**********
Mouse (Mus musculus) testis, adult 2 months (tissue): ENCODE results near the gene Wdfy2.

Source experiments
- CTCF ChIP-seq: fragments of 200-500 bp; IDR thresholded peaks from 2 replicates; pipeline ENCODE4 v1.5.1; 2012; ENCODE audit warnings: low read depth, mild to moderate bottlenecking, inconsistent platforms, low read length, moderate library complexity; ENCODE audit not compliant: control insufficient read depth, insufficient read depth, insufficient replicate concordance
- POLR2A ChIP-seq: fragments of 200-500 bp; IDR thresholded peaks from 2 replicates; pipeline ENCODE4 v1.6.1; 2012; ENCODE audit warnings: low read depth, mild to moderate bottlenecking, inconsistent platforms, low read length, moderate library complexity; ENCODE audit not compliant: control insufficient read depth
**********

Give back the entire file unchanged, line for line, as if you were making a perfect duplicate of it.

Mouse (Mus musculus) testis, adult 2 months (tissue): ENCODE results near the gene Wdfy2.

Source experiments
- CTCF ChIP-seq: fragments of 200-500 bp; IDR thresholded peaks from 2 replicates; pipeline ENCODE4 v1.5.1; 2012; ENCODE audit warnings: low read depth, mild to moderate bottlenecking, inconsistent platforms, low read length, moderate library complexity; ENCODE audit not compliant: control insufficient read depth, insufficient read depth, insufficient replicate concordance
- POLR2A ChIP-seq: fragments of 200-500 bp; IDR thresholded peaks from 2 replicates; pipeline ENCODE4 v1.6.1; 2012; ENCODE audit warnings: low read depth, mild to moderate bottlenecking, inconsistent platforms, low read length, moderate library complexity; ENCODE audit not compliant: control insufficient read depth